There’s also the importance of psychological momentum. Gaining a bit of body fat after dieting can be disheartening and almost make you quit. But if you spend a few weeks in a surplus, you’ll feel much more comfortable and won’t fret about every single pound of scale weight.
The same goes for fat loss. The initial week or two might suck a bit because you’re eating less and feeling hungrier, but that often passes once you gain momentum. Hunger becomes much less noticeable, and you don’t always think about jumping back into gaining.
There is also a case we can make about our hormones. We know full well that both weight gain and fat loss have distinct effects on our hormones.
Fat loss leads to lower testosterone, insulin, and T3. It also leads to lower leptin levels and higher ghrelin and cortisol levels. This creates a catabolic environment, lowers your metabolic rate, and increases the likelihood of overeating and storing fat.
Weight gain has the opposite effect - our testosterone, insulin, IGF-1, cortisol, and T3 stabilize. Leptin increased, and ghrelin decreases. This creates an anabolic environment, our metabolic rate increases, and our appetite improves.
Is it then not wise to give enough time for these hormonal changes to take effect? At least in the case of gaining?[mfn]I first came across this idea from Mike Israetel in a podcast he did with Steve from ReviveStronger. I don’t remember which episode it was, but I wholeheartedly recommend listening to all of them.[/mfn]
My Experiences With Chronic Dieting
Being a former fat boy, I was always reluctant to bulk. A solid year went by after my initial weight loss (244 lbs/110 kg down to 170 lbs/77 kg at 6’3”/191 cm), and I was still afraid to eat in a surplus. I always reasoned that I could build muscle without gaining scale weight[mfn]Spoiler alert: Nah, I couldn't.[/mfn].
I guess it came with the territory. I was overweight for over five years, and I couldn’t shake off the feeling of being fat so quickly.
But I eventually got over it and managed to do a few pretty decent bulking phases. For the most part, I followed the typical bro seasons of bulking and cutting.
Then, I got to 230 pounds/104 kilos and found myself panicking a bit. I was dangerously close to my old weight and felt like a fat slob. Though I now had a lot more muscle and was training consistently, I immediately found myself dieting.
I lost roughly 14 kilos in several months, so I decided to get back to gaining. Only now I found myself wondering, “Should I go back to bulking or diet a bit more.”
Every time I would convince myself to get back to gaining, I would go about it for a week, then start dieting. This went on for just under a year. I thought about whether I should start gaining or keep dieting at least several times per week. The mental effort of going back and forth alone was exhausting.
This constant wondering also cost me a lot of progress. I wasn’t making gains in either direction: no significant fat loss or muscle gain. In fact, I probably lost some muscle and strength.
As time went on, I eventually got back to my old self and could bulk for over a week without going crazy.
In retrospect, I’d say my biggest issue was the fact that I was overweight before that. But I’ve found from clients, readers, and friends that there could be many reasons why that happens. Vanity seems like the culprit here.
How I Broke Out of the Cursed Cycle (and How You Can, Too)
I’m by no means an expert here, but I’ll share some things that helped me break out of the chronic dieting cycle. I hope they are useful to you, too.
1. I decided to stop wasting my time.
It all starts with a decision. No amount of talking to myself and looking for excuses was going to help me. I had to make a decision and stick with it.
It wasn’t without its ups and downs, but I looked at the facts, saw that I wasn’t getting anywhere, and gave up the pursuit of leanness. Of course, making a decision could never have worked as a stand-alone strategy. I also had to make a plan. So I did:
2. I kept reminding myself that I wasn’t getting anywhere.
The back and forth became almost infuriating. Even though I was training consistently and borderline obsessing over my nutrition, I hadn’t made any noticeable progress in a whole year. My strength hadn’t improved, I wasn’t leaner, and I wasn’t more muscular.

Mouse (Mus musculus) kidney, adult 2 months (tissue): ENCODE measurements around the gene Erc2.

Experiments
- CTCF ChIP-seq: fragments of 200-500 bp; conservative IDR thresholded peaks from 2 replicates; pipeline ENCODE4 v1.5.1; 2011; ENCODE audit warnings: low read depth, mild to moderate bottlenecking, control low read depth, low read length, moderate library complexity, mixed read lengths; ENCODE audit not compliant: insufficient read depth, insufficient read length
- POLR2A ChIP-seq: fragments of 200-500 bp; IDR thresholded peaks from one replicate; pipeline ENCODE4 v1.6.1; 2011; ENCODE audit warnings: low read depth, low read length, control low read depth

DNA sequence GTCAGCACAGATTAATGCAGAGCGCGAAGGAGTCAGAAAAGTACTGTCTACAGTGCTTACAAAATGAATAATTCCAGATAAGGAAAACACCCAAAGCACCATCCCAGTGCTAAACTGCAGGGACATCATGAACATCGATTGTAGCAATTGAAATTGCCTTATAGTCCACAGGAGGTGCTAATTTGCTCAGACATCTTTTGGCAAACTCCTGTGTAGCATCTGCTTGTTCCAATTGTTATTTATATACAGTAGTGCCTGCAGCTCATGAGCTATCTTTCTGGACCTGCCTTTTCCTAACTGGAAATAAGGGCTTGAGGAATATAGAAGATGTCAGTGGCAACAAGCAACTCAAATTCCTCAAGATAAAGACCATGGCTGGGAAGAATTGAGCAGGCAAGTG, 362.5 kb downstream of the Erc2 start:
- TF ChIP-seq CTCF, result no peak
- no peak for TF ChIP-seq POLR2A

I was stuck. And I made sure to remind myself that I wasn’t getting anywhere. Any other path would have more productive than this.
3. I stopped weighing myself on the scale.
Up until that point, I had spent the previous three years weighing myself almost every morning and writing it down. But I realized that fixating on the arbitrary scale number was the main thing that always kicked me back into dieting.
Every time I gained a couple of pounds, I would decide that I should lean down first before committing to a bulk. As you can imagine, this led to a lot of back and forth with my calories and goals.
So I took a break from weighing myself. I spent a full five months without stepping on the scale once and instead went by visual tracking and made sure to increase food conservatively. I was near maintenance or slightly over for the most part, and I made some significant progress[mfn]I’m not saying that tracking calories and body weight are bad. But if it gets to the point of obsession, you should take a step back.[/mfn].
For the first time in over a year, I didn’t feel tempted to jump back into dieting. I didn’t know how much I weighed and, frankly, I didn’t care.
4. I stopped obsessing over every single calorie.
Much like weighing myself daily, I found that tracking every calorie also made me doubt myself all the time. Eating felt like my full-time job. I was in bulk mode or cut mode. Nothing in-between.
Every time I would go into a ‘bulking phase,’ I felt uncomfortable. Like it couldn’t lead to anything positive. Every time I dieted, I felt good about myself. Of course, that also lasted until the hunger from dieting began to catch up.
So, I decided to give myself a break from tracking. I still had a rough idea of my caloric intake, and I still tracked my protein, but I tried to get myself out of the mindset of ‘bulking’ or ‘cutting.’
I was eating to satiety and training hard.
5. I got off social media.
I’ve written about the destructive effects social media can have on us and our perceptions of what the human body should look like - you can check it out here. I’ve experienced it first hand, and I know how inadequate it can make me feel.
Comparing yourself to other people is self-destructive at worst, and counterproductive at best - it goes double for doing so on social media.
Because of that, I quit social media for a while. No Twitter, no Facebook, no Instagram. And the fact is, I didn’t feel pressured to live up to some unachievable standard. I felt happier and more comfortable with how I looked.
This allowed me to pursue a productive gaining phase without feeling guilty every time I ate.
I hope you got a lot of value out of this article. Having been there myself, I understand the struggle. I know full well how frustrating it feels to want one thing, but to always push myself in the opposite direction.
With that said, I’ve also put together a handy PDF guide on how to determine whether you should bulk or cut next. Of course, if you feel comfortable, you shouldn’t try to live up to some arbitrary standards.
If you are interested, click the button below.